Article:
Are You Opening Your Windows The Right Way To Cool Down Your Home?

If your home is way too hot and stuffy, then you might be trying to cool it down by opening a window. However, you may not be doing so in a way that will truly make the space more chill and comfortable. For this to really work, you need to create a breeze that will keep the air moving in, around, and eventually out of the room.

In order to make this happen, it's all about making good use of cross ventilation. By making sure that the air does not become still and therefore stagnant and warm, it's not only getting rid of the unpleasant air but it's also giving fresh air a chance to move in and cool the area down (as well as anyone in it). This may occur in your home if you have a modern interior ventilation system set up to ensure air is properly circulated through vents or a wall louver.

Of course, not all residences have a snazzy airflow system set up. In that case, you can create cross-ventilation on your own. You simply need to make sure that you're opening your windows the right way to properly and effectively cool down your abode and not waste any of the fresh air that can make its way into your home.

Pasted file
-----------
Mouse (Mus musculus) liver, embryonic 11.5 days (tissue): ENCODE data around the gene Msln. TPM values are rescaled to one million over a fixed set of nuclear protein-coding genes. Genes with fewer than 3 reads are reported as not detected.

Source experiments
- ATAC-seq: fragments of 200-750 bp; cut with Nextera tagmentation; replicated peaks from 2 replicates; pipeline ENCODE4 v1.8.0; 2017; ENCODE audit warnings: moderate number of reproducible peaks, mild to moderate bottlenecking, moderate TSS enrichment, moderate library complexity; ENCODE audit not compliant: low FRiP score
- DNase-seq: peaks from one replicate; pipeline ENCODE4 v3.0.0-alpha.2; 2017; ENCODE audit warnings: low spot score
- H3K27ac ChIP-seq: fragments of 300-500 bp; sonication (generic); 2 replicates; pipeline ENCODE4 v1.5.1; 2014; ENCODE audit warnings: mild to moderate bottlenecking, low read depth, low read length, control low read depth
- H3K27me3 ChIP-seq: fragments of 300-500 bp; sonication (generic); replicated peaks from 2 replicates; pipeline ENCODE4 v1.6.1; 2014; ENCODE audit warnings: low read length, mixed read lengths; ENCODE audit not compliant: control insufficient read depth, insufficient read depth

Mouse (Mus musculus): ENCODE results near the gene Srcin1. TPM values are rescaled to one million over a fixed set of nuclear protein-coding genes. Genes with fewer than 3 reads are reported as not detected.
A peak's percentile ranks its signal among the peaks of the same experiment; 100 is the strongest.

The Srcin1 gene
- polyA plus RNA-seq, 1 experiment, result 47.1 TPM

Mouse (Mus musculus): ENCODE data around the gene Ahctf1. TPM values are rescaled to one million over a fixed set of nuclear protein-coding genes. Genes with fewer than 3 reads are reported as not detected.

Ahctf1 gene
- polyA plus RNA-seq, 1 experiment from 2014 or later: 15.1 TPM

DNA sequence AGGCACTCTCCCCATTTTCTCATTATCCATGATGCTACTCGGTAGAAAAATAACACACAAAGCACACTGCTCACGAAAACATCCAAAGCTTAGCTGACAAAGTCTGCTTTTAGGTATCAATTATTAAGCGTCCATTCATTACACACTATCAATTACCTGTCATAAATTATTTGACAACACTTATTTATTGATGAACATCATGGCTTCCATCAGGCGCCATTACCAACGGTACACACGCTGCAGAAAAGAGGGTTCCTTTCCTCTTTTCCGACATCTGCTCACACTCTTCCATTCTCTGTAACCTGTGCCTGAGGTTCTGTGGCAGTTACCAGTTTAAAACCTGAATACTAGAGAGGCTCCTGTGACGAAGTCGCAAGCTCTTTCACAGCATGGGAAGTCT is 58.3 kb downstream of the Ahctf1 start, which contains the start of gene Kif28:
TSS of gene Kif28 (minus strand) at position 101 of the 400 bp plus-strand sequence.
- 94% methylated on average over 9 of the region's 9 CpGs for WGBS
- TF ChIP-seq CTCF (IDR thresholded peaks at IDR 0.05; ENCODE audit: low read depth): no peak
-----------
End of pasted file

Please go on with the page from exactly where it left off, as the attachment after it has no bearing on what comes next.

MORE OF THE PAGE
How to create a breeze with cross-ventilation

When you open a window in the room you happen to be in to try to cool it down, you might end up bringing a nice rush of air into the space. If you simply stand by the window for the rest of the day, then you might be fine. However, if you want the entire area to cool down, then you need to open a second window. Preferably one that's on the opposite side of the room or at least on another wall if possible. If there's no other window in the room, then try opening a door. By doing so, you're creating cross-ventilation. This means that the cool, fresh air can make its way in while the warm, icky air has a way to be pushed out of the room.

To fully take advantage of this easy-breezy hack, you can add a fan to the room — either standing, tabletop, or ceiling fan — that can make the air move around faster and will speed up the cooling process. A fan can also help to boost the effect if there isn't a particularly strong airflow coming in through your windows. If it's a standing or tabletop fan, put it on a setting to rotate and it will help keep the air moving through the windows and the temperature around you nice and comfortable.